Ginger Pillar, a nurse who was diagnosed with breast cancer, knows the importance of breast cancer research as six out of the 12 women from her mother’s generation on down were diagnosed with the disease. All but one were under the age of 50. When she was diagnosed, she decided to seek treatment at UPMC. “As a nurse, I have always researched and gathered information pertaining to health issues and disease processes. Upon learning I had breast cancer, that’s exactly what I did, which led me to UPMC Magee-Womens Hospital,” said Pillar.

“We all had genetic testing done,” said Pillar, “but they have not found any of the known genetic mutations in our family for breast cancer. This is one reason why research is so important; there's so many other genetic markers to still be discovered and ways to better treat and hopefully one day cure this disease.”

Pillar has become an advocate for breast cancer patients and is involved with A Glimmer of Hope Foundation. “They are focused on keeping funds here in Pittsburgh and making sure funds are going to pertinent research and support of breast cancer patients, especially those with metastatic disease who need it the most,” said Pillar.

While these new technologies and research are exciting, sometimes it’s the little things that make a difference in a patient’s battle with breast cancer. “Through our various fundraising efforts by sponsors and supporters, we have been able to provide breast cancer screenings to women under 40 who have no insurance coverage at no charge,” said Napper. Not only that but A Glimmer of Hope provides acupuncture treatments, yoga and massage therapy to patients.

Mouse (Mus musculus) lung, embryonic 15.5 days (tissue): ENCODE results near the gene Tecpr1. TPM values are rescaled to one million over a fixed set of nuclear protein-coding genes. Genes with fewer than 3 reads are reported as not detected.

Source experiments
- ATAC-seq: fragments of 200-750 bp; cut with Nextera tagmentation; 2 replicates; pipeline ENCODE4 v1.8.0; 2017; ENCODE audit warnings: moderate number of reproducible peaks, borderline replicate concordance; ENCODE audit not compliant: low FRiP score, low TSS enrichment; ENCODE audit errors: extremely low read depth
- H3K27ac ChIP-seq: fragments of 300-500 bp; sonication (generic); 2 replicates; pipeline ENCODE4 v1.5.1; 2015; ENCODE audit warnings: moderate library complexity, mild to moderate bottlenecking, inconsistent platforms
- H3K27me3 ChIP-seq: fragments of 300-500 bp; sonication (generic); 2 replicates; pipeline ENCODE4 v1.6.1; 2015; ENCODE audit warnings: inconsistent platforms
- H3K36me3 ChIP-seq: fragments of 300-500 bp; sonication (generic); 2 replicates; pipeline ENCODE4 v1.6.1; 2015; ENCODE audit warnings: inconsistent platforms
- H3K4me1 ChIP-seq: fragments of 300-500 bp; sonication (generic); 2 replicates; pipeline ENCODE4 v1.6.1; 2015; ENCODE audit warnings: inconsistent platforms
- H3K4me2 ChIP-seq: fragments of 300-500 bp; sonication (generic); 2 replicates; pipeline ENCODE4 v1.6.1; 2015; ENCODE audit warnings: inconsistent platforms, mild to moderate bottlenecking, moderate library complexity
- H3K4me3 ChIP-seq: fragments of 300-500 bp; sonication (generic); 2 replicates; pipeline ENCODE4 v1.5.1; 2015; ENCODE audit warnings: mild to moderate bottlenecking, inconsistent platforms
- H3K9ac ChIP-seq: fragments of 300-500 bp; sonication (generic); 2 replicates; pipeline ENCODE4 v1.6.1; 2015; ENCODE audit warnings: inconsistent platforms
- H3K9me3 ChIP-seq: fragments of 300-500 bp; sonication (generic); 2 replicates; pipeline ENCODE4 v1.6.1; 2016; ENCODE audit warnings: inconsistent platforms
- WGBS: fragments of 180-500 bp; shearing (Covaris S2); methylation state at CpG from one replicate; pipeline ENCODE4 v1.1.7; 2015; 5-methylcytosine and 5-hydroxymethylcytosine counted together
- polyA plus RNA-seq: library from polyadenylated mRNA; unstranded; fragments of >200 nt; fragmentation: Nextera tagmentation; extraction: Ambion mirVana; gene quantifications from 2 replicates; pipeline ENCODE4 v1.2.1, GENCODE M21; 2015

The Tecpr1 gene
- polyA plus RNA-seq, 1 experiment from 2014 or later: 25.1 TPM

The response to this has been overwhelmingly positive as patients have commented:

“I have had a migraine for months and after my first acupuncture appointment, I have not gotten one again.”

“The neuropathy has lessened, and I no longer feel like my hands are weak. I am not dropping things and I can cook again.”

“Weekly acupuncture has gotten my stomach troubles back on track. I no longer have any nausea and have a better appetite throughout the day.”

“The swelling in my arm and chest is so much better since starting acupuncture. I have no pain in that arm, and I feel more balanced with the other half of my body.” (following left mastectomy)

Magee-Womens Research Institute & Foundation envisions a future free of cancer. To achieve that, it fosters an environment that embraces basic, translational and clinical research, all dedicated to bringing new discoveries into improved patient care. Its research focuses on breast and gynecological cancers, such as ovarian, cervical and uterine cancers, and is proud to team with up A Glimmer of Hope Foundation, UPMC Magee-Womens Hospital, and UPMC Hillman Cancer Center. The Race to Beat Women’s Cancers recognizes the importance of funding laboratory research while supporting women who are currently facing a breast, ovarian, uterine or cervical cancer diagnosis.

A Glimmer of Hope hosts several fundraisers throughout the year including the Clays for the Cure, sponsored by Home Depot, held on Aug. 16 & 17 at Clay’s Resort.

Visit A Glimmer of Hope's website at: There you can learn about upcoming events, breast cancer, breast cancer research, and how to donate. You can also purchase Diana's original "symbol of the cure" pin as well as other merchandise which helps to fund breast cancer research and provide the latest medical equipment. For more information on volunteering, call 800-454-6746.

To register for The Race to Beat Women’s Cancers, visit:

Northern Connection magazine is proud to be a sponsor of The Race to Beat Women’s Cancers.

By Janice Lane Palko